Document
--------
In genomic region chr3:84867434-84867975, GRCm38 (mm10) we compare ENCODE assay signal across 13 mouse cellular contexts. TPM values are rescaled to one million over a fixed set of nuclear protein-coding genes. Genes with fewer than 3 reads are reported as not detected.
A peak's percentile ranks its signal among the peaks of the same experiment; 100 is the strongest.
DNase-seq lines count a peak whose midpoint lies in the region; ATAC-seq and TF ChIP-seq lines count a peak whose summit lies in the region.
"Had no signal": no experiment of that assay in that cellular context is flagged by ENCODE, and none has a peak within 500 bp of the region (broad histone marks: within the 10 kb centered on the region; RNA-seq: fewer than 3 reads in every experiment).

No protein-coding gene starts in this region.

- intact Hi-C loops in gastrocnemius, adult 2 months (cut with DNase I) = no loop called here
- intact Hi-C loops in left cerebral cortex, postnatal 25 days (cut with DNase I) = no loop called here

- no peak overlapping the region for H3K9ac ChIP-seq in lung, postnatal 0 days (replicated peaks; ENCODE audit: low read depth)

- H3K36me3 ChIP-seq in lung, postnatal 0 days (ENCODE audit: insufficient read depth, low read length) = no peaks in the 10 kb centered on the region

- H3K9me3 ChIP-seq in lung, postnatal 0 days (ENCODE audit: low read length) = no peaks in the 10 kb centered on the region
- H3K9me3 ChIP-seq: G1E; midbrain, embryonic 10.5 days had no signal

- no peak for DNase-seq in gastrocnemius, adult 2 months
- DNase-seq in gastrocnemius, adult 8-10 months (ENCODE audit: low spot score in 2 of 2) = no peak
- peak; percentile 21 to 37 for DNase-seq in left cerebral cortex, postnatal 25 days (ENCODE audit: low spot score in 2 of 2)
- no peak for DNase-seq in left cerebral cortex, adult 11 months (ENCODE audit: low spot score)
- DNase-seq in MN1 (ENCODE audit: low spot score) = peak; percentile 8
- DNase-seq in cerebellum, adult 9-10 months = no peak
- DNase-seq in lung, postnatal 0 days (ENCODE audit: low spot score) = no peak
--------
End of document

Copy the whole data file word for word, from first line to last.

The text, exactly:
In genomic region chr3:84867434-84867975, GRCm38 (mm10) we compare ENCODE assay signal across 13 mouse cellular contexts. TPM values are rescaled to one million over a fixed set of nuclear protein-coding genes. Genes with fewer than 3 reads are reported as not detected.
A peak's percentile ranks its signal among the peaks of the same experiment; 100 is the strongest.
DNase-seq lines count a peak whose midpoint lies in the region; ATAC-seq and TF ChIP-seq lines count a peak whose summit lies in the region.
"Had no signal": no experiment of that assay in that cellular context is flagged by ENCODE, and none has a peak within 500 bp of the region (broad histone marks: within the 10 kb centered on the region; RNA-seq: fewer than 3 reads in every experiment).

No protein-coding gene starts in this region.

- intact Hi-C loops in gastrocnemius, adult 2 months (cut with DNase I) = no loop called here
- intact Hi-C loops in left cerebral cortex, postnatal 25 days (cut with DNase I) = no loop called here

- no peak overlapping the region for H3K9ac ChIP-seq in lung, postnatal 0 days (replicated peaks; ENCODE audit: low read depth)

- H3K36me3 ChIP-seq in lung, postnatal 0 days (ENCODE audit: insufficient read depth, low read length) = no peaks in the 10 kb centered on the region

- H3K9me3 ChIP-seq in lung, postnatal 0 days (ENCODE audit: low read length) = no peaks in the 10 kb centered on the region
- H3K9me3 ChIP-seq: G1E; midbrain, embryonic 10.5 days had no signal

- no peak for DNase-seq in gastrocnemius, adult 2 months
- DNase-seq in gastrocnemius, adult 8-10 months (ENCODE audit: low spot score in 2 of 2) = no peak
- peak; percentile 21 to 37 for DNase-seq in left cerebral cortex, postnatal 25 days (ENCODE audit: low spot score in 2 of 2)
- no peak for DNase-seq in left cerebral cortex, adult 11 months (ENCODE audit: low spot score)
- DNase-seq in MN1 (ENCODE audit: low spot score) = peak; percentile 8
- DNase-seq in cerebellum, adult 9-10 months = no peak
- DNase-seq in lung, postnatal 0 days (ENCODE audit: low spot score) = no peak